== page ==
KG acknowledged that the government and the Army leadership repeatedly deceived the public through false media statements as regards the battlefield situation. KG discussed the capture of Puliyankulam and the two Divisions, advancing northwards towards Kanagarayankulam, along the Kandy-Jaffna road, rapid progress against the backdrop of Colonel Jayavi Fernando’s Special Forces making significant territorial gains. The veteran dealt with the devastating LTTE assault on the 53 Division, positioned at Karappakutti, as he predicted 24 hours before in response to a query posed to him by the then most senior staff officer, attached to the Joint Operations Command, Brigadier Susil Chandrapala. KG admitted that he didn’t know whether Brig. Chandrapala alerted the 53 Division as regards the possibility of an LTTE assault on Karappakutti.

LTTE stuns 53 Div

Having overrun Karappakutti within hours, the LTTE removed arms, ammunition, equipment, heavy vehicles, et al. They also seized Brig. Wasantha Perera’s brand new caravan along with eight bulldozers belonging to the Engineering Regiment. By the time the Army had regained Karappakutti, three days later, the LTTE had removed everything.

KG asserted that the Army had suffered due to most senior officers, in charge of various operational headquarters entirely depending on those who could converse in English and prepare reports in the same language. KG speculated whether the then 53 Brigade Commander Brig. Wasantha Perera decided on positioning troops at Karappakutti or his staff officers did.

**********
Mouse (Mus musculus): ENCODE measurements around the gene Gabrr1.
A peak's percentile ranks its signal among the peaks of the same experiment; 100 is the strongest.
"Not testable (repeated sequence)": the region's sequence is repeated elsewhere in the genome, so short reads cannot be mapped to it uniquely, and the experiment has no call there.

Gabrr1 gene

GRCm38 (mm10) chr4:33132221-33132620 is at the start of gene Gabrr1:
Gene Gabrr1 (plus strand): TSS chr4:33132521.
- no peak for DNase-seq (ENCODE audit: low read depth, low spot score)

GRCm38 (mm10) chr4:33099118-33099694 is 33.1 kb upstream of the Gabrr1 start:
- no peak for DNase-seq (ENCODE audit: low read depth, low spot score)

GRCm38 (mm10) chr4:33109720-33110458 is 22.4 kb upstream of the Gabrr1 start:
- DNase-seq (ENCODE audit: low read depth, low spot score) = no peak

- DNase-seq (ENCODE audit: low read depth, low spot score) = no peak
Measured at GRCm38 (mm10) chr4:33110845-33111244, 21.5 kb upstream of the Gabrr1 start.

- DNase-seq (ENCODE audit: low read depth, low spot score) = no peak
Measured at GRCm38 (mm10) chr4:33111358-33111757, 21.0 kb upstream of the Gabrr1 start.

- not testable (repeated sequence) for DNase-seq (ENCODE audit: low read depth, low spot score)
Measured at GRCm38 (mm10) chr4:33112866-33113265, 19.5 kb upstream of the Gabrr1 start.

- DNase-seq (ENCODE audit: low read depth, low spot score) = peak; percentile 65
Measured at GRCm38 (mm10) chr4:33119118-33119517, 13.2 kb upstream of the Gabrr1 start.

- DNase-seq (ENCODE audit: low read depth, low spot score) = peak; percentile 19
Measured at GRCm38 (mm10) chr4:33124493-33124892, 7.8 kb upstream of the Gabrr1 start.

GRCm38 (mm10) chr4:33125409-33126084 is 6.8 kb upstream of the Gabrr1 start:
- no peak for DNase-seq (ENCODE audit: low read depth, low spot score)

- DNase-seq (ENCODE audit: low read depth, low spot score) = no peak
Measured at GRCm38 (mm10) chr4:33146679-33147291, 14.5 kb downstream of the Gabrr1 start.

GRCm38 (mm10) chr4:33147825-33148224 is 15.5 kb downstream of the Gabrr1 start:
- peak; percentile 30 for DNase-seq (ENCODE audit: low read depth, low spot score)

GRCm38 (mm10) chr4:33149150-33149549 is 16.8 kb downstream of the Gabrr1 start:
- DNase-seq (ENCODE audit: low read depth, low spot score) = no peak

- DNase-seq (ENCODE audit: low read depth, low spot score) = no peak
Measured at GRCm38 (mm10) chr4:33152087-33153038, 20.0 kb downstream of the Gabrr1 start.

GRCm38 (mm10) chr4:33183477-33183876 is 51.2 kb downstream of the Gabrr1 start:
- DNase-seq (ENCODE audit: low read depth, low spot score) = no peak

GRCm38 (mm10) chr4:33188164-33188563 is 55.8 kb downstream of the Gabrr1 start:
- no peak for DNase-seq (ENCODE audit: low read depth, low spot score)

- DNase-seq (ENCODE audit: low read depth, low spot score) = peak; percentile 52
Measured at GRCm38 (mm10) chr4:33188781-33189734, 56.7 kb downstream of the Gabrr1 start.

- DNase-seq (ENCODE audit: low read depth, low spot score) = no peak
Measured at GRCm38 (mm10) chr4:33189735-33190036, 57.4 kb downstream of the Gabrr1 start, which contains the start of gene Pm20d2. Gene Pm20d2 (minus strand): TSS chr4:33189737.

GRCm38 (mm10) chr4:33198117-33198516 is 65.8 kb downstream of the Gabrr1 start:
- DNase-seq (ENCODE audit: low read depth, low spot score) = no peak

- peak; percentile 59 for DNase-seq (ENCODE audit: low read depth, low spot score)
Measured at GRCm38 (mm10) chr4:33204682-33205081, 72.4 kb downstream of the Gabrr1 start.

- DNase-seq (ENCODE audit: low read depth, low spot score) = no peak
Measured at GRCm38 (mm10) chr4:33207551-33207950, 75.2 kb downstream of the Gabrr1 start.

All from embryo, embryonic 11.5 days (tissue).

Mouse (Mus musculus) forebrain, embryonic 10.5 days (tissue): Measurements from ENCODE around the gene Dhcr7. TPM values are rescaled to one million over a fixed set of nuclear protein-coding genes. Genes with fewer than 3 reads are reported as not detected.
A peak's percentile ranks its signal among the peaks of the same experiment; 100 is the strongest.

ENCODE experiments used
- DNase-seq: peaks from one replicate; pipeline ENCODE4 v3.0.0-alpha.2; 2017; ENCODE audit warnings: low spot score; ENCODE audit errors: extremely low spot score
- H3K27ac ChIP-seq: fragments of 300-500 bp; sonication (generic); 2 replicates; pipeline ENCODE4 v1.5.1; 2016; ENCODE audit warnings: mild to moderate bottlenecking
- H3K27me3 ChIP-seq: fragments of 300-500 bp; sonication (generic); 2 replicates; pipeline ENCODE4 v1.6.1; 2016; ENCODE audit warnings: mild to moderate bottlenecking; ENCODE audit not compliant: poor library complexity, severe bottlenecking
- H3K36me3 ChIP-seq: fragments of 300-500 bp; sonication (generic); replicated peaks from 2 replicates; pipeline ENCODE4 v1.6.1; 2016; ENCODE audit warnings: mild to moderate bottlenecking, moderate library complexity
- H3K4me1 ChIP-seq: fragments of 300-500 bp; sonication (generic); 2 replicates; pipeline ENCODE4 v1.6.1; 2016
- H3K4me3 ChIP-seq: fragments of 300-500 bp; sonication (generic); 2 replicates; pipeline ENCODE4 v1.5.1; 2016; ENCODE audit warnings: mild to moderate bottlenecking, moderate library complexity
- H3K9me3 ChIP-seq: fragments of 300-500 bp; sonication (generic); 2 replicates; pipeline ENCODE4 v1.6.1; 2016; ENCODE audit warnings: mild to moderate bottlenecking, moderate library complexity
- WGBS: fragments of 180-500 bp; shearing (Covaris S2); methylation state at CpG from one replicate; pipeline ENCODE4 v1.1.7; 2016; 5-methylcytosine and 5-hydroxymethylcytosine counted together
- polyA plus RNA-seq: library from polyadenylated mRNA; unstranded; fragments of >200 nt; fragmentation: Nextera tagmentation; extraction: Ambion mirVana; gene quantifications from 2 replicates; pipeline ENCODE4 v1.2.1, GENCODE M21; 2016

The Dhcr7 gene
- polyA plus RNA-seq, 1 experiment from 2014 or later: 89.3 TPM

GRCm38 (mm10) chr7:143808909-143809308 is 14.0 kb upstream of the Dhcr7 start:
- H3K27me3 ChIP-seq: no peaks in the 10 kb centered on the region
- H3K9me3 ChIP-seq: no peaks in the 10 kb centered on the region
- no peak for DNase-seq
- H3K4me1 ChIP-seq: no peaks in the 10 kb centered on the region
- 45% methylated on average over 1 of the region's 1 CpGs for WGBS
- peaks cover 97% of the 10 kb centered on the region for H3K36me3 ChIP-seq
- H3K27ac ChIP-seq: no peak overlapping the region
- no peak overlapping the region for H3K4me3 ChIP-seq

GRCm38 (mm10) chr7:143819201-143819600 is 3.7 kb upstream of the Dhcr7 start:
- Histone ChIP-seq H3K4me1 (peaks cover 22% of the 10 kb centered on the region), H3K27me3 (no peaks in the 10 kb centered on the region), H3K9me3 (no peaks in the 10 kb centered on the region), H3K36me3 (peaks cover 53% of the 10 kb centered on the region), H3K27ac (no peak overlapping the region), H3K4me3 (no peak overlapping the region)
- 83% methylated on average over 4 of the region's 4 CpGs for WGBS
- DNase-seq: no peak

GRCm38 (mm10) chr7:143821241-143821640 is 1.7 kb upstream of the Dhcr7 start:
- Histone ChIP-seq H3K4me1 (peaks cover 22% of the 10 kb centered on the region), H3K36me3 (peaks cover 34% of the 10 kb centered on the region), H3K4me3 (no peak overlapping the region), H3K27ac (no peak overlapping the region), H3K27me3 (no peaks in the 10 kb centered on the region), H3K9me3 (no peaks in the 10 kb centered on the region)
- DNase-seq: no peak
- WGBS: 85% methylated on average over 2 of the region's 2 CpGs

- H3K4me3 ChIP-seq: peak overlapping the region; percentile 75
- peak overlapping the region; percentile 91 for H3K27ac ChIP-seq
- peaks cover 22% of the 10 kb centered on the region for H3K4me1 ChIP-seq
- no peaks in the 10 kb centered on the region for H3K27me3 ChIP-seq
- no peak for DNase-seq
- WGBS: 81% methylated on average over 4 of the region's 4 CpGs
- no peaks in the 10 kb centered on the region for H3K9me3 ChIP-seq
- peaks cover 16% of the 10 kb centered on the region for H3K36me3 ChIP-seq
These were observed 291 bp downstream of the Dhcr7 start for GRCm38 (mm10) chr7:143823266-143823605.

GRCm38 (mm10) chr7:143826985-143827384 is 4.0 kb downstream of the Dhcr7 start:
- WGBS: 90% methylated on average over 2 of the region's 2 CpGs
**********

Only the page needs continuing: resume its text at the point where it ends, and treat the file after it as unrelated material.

KG also examined the debacle suffered by the Second Commando Regiment in an abortive operation to capture Mannakulam, west of Kandy-Jaffna A9 road. The veteran infantryman asserted that the Commando Regiment had been assigned a task normally given to the infantry, thereby inflicting crippling losses on the elite formation. The Second Commando Regiment had run into the LTTE trap soon after the Army captured Mankulam junction.

The 31 chapter of the 845-page book comprehensively dealt with the gradual transformation of large scale Vanni offensive to defensive posture in the wake of the Army bringing large territory under its control, both east and west of the Kandy-Jaffna A9 road. The deployment of additional troops, in the Vanni theatre, had been at the expense of overall security in the Eastern Province. The LTTE had allowed the Army to move in to Vanni jungles, unopposed, thereby paving the way for the government to make some grandiose claims. The shortage of troops, particularly experienced battalions, had been so severe, that the 20th battalion of the Sri Lanka National Guard was deployed on the Mankulam front to face the enemy. The Army went to the extent of closing down training facilities and deploying unprepared youth in support of Jayasikurui. The war veteran underscored the folly in the Army leadership throwing all formations under its command to achieve the then government’s primary objective - to restore overland Kandy-Jaffna A9 road.